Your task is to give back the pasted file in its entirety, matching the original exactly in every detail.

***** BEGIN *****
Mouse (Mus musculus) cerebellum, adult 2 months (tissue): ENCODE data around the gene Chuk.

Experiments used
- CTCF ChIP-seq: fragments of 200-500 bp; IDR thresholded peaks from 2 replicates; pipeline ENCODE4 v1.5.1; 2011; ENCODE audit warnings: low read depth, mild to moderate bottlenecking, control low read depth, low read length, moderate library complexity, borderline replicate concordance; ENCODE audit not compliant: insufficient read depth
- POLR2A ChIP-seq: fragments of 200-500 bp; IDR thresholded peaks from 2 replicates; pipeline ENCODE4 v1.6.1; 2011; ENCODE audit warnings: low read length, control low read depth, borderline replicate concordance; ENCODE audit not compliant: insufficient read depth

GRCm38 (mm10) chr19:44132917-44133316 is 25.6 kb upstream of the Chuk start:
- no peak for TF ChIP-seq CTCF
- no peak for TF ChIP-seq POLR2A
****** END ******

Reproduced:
Mouse (Mus musculus) cerebellum, adult 2 months (tissue): ENCODE data around the gene Chuk.

Experiments used
- CTCF ChIP-seq: fragments of 200-500 bp; IDR thresholded peaks from 2 replicates; pipeline ENCODE4 v1.5.1; 2011; ENCODE audit warnings: low read depth, mild to moderate bottlenecking, control low read depth, low read length, moderate library complexity, borderline replicate concordance; ENCODE audit not compliant: insufficient read depth
- POLR2A ChIP-seq: fragments of 200-500 bp; IDR thresholded peaks from 2 replicates; pipeline ENCODE4 v1.6.1; 2011; ENCODE audit warnings: low read length, control low read depth, borderline replicate concordance; ENCODE audit not compliant: insufficient read depth

GRCm38 (mm10) chr19:44132917-44133316 is 25.6 kb upstream of the Chuk start:
- no peak for TF ChIP-seq CTCF
- no peak for TF ChIP-seq POLR2A